The public sector “pension pot” is a myth, as workers are paying for today’s pensioners and putting their own future in the hands of an increasingly stretched next generation, a think-tank has warned.
Reform Scotland has accused successive Westminster governments of a “conspiracy of silence” over pensions by failing to make clear how “uncertain, unfunded and unsustainable” the current system is. It will recommend a complete overhaul of the pensions system in a report tomorrow, and has called on politicians to be more open about problems in the present structure.
Chairman Ben Thomson said: “The key problem with our pension structure is that those faithfully paying national insurance and those paying into a public sector occupational pension scheme have no ownership over their pension assets.
“They are not paying into a personal pot for themselves, they are paying for today’s pensioners and are dependent on an increasingly stretched next generation to pay for them.
“Inherent in the system is huge insecurity for today’s employees and an immoral burden on the next generation.
“Politicians have been engaged in a conspiracy of silence on this issue and they must now begin to be more open about the situation in which we find ourselves. People deserve to know where their money is going and what their future prospects are.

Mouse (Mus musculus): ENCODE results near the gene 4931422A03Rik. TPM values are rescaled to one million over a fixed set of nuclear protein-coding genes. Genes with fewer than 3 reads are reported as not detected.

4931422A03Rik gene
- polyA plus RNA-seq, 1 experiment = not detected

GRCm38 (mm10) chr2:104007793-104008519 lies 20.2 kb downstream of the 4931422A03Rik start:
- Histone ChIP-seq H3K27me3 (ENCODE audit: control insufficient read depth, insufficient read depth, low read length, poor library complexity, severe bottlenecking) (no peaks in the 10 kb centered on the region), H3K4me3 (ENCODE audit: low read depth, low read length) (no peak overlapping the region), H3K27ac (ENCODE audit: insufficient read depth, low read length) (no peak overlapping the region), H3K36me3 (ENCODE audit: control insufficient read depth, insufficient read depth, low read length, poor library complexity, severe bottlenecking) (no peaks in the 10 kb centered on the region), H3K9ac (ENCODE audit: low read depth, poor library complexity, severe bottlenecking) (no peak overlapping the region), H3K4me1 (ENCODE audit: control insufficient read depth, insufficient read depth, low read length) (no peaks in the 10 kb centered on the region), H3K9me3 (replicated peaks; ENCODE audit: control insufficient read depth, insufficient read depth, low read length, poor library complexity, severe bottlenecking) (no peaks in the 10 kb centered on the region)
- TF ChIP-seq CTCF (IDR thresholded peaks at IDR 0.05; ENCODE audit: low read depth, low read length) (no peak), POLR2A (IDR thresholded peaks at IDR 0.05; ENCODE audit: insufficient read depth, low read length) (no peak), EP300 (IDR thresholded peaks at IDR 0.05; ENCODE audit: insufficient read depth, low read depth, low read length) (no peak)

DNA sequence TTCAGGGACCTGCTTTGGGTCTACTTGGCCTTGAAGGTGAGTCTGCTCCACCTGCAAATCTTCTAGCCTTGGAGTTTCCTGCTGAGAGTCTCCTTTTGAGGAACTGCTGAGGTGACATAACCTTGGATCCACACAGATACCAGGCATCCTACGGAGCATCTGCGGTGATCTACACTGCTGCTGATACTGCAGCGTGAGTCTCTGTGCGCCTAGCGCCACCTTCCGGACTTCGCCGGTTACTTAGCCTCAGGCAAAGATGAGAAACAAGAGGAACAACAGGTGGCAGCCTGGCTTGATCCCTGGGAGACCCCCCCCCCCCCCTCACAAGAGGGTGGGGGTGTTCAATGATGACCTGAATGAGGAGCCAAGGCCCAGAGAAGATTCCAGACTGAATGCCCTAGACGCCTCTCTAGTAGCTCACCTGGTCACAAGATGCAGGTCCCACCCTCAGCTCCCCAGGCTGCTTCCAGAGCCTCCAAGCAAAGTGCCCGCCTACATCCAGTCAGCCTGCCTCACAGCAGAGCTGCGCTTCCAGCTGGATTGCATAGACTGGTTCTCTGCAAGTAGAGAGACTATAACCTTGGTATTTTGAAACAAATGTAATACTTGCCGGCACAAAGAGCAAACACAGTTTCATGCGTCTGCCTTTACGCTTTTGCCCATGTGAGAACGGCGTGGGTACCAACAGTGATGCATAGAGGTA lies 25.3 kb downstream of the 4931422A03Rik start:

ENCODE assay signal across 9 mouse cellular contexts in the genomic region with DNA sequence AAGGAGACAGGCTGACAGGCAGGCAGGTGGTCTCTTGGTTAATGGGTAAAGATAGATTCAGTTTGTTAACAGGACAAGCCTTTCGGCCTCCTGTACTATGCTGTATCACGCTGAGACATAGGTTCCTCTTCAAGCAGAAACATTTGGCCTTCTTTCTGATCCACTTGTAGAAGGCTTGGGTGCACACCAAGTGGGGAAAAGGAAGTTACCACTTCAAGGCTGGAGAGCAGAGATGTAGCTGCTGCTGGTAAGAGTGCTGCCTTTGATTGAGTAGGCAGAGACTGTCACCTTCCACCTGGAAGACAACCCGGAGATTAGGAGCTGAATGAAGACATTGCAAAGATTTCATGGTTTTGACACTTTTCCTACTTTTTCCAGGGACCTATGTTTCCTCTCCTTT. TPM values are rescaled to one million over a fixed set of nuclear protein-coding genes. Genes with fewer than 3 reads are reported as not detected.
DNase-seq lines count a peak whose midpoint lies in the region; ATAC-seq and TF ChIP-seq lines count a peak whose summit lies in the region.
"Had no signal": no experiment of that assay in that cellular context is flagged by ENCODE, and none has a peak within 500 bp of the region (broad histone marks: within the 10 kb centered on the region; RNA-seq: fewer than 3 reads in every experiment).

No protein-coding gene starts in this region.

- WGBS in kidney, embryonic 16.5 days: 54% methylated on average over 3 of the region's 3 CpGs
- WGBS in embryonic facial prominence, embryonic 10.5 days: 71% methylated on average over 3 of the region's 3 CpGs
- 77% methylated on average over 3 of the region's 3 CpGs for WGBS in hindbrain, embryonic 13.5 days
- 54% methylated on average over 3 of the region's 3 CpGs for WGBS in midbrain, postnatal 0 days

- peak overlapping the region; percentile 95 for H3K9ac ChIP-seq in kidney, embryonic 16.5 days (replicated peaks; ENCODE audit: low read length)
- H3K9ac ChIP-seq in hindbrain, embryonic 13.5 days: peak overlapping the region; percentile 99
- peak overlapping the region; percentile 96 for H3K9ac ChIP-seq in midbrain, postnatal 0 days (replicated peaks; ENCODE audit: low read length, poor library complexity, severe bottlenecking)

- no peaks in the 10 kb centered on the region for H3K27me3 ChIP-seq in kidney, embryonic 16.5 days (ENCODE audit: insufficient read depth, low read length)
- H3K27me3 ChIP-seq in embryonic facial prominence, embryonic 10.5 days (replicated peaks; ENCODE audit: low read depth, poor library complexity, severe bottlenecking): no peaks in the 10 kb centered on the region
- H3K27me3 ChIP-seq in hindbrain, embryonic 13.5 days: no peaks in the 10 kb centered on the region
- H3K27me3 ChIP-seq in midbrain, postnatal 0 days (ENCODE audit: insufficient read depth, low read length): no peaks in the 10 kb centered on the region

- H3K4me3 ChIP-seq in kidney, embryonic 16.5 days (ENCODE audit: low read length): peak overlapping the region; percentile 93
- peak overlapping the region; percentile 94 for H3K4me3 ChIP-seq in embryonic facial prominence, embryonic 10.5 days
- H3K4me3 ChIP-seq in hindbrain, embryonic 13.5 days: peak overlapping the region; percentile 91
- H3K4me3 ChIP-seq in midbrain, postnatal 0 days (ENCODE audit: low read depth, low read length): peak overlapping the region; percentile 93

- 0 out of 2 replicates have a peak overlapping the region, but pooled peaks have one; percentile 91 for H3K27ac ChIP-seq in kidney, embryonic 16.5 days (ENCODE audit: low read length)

“The current coalition government has merely moved the goalposts through its proposal to increase the pension age. Its proposals are the equivalent of treating a compound fracture with a sticking plaster.
“It’s time to grasp the nettle on pensions, and our report later this week will outline a solution to do just that.”
Reform Scotland, which is not aligned to any political party, said “hands off my pension” protests were misguided because “there is no pension pot for anyone to get their hands on”.
“Today’s national insurance contributions and employee contributions almost entirely pay for today’s pensioners. They are not going to a personal pot for the employee who’s paying them,” it said.
“The state pension already comprises 14 per cent of Scottish public sector expenditure and Scottish public sector pensions take up 8 per cent of the Scottish Government’s budget; and there’s going to be a 25 per cent increase in the number of pensioners in the next 20 years.”
SNP work and pensions spokeswoman Eilidh Whiteford said: “Scotland can afford a high-quality pensions system – we require to allocate a smaller share of our national wealth in Scotland to pay for the welfare state compared to the rest of the UK, which means that pensions are more affordable for Scotland.
“Just this month, the National Institute of Economic and Social Research showed that pensions in Scotland would be 6 per cent to 8 per cent cheaper than in the rest of the UK.”